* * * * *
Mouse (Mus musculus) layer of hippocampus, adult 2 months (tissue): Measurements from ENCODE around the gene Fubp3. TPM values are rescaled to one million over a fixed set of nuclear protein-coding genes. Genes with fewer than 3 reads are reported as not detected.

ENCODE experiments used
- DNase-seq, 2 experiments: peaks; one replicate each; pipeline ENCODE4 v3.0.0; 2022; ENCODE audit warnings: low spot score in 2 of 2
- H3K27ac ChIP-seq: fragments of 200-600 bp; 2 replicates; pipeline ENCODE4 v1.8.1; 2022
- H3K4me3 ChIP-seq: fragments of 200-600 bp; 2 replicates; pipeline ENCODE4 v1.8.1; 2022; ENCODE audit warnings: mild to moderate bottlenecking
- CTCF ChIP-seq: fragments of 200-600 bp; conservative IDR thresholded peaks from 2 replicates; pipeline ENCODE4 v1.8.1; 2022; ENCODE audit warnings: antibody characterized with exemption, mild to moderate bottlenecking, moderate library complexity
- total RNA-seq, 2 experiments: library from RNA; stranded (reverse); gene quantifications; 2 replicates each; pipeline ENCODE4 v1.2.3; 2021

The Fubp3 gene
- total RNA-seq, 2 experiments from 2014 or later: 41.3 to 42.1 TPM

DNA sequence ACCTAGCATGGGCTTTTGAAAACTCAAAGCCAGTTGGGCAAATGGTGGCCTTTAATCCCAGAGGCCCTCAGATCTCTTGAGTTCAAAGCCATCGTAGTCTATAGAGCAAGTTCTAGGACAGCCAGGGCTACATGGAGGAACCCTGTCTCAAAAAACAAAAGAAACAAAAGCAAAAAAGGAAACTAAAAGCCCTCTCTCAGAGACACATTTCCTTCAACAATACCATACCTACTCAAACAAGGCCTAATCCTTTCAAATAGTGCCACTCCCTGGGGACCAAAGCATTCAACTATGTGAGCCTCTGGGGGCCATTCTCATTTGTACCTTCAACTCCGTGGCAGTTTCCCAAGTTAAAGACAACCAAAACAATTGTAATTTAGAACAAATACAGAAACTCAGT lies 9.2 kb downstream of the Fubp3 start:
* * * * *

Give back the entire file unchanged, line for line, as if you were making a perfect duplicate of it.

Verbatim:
Mouse (Mus musculus) layer of hippocampus, adult 2 months (tissue): Measurements from ENCODE around the gene Fubp3. TPM values are rescaled to one million over a fixed set of nuclear protein-coding genes. Genes with fewer than 3 reads are reported as not detected.

ENCODE experiments used
- DNase-seq, 2 experiments: peaks; one replicate each; pipeline ENCODE4 v3.0.0; 2022; ENCODE audit warnings: low spot score in 2 of 2
- H3K27ac ChIP-seq: fragments of 200-600 bp; 2 replicates; pipeline ENCODE4 v1.8.1; 2022
- H3K4me3 ChIP-seq: fragments of 200-600 bp; 2 replicates; pipeline ENCODE4 v1.8.1; 2022; ENCODE audit warnings: mild to moderate bottlenecking
- CTCF ChIP-seq: fragments of 200-600 bp; conservative IDR thresholded peaks from 2 replicates; pipeline ENCODE4 v1.8.1; 2022; ENCODE audit warnings: antibody characterized with exemption, mild to moderate bottlenecking, moderate library complexity
- total RNA-seq, 2 experiments: library from RNA; stranded (reverse); gene quantifications; 2 replicates each; pipeline ENCODE4 v1.2.3; 2021

The Fubp3 gene
- total RNA-seq, 2 experiments from 2014 or later: 41.3 to 42.1 TPM

DNA sequence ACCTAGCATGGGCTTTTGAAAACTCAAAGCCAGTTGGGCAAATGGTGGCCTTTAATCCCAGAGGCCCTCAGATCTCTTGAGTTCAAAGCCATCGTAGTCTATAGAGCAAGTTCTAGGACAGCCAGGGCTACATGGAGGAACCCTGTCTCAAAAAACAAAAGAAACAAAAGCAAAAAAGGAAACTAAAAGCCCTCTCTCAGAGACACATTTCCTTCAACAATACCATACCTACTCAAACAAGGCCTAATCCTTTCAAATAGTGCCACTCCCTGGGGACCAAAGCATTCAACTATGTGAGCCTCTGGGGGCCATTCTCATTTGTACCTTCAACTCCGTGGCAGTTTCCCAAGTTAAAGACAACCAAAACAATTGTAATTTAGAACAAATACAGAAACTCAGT lies 9.2 kb downstream of the Fubp3 start: